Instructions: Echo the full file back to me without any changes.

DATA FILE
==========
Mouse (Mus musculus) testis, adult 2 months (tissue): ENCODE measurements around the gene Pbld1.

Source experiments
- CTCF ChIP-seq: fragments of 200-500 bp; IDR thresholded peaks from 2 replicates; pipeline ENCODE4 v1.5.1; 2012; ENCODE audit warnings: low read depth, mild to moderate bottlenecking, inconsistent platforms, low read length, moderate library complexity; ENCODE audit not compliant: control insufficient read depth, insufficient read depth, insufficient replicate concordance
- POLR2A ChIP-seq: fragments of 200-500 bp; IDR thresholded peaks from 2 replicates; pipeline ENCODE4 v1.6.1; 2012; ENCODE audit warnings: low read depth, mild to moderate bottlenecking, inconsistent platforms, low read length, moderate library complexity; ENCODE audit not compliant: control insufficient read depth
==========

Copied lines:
Mouse (Mus musculus) testis, adult 2 months (tissue): ENCODE measurements around the gene Pbld1.

Source experiments
- CTCF ChIP-seq: fragments of 200-500 bp; IDR thresholded peaks from 2 replicates; pipeline ENCODE4 v1.5.1; 2012; ENCODE audit warnings: low read depth, mild to moderate bottlenecking, inconsistent platforms, low read length, moderate library complexity; ENCODE audit not compliant: control insufficient read depth, insufficient read depth, insufficient replicate concordance
- POLR2A ChIP-seq: fragments of 200-500 bp; IDR thresholded peaks from 2 replicates; pipeline ENCODE4 v1.6.1; 2012; ENCODE audit warnings: low read depth, mild to moderate bottlenecking, inconsistent platforms, low read length, moderate library complexity; ENCODE audit not compliant: control insufficient read depth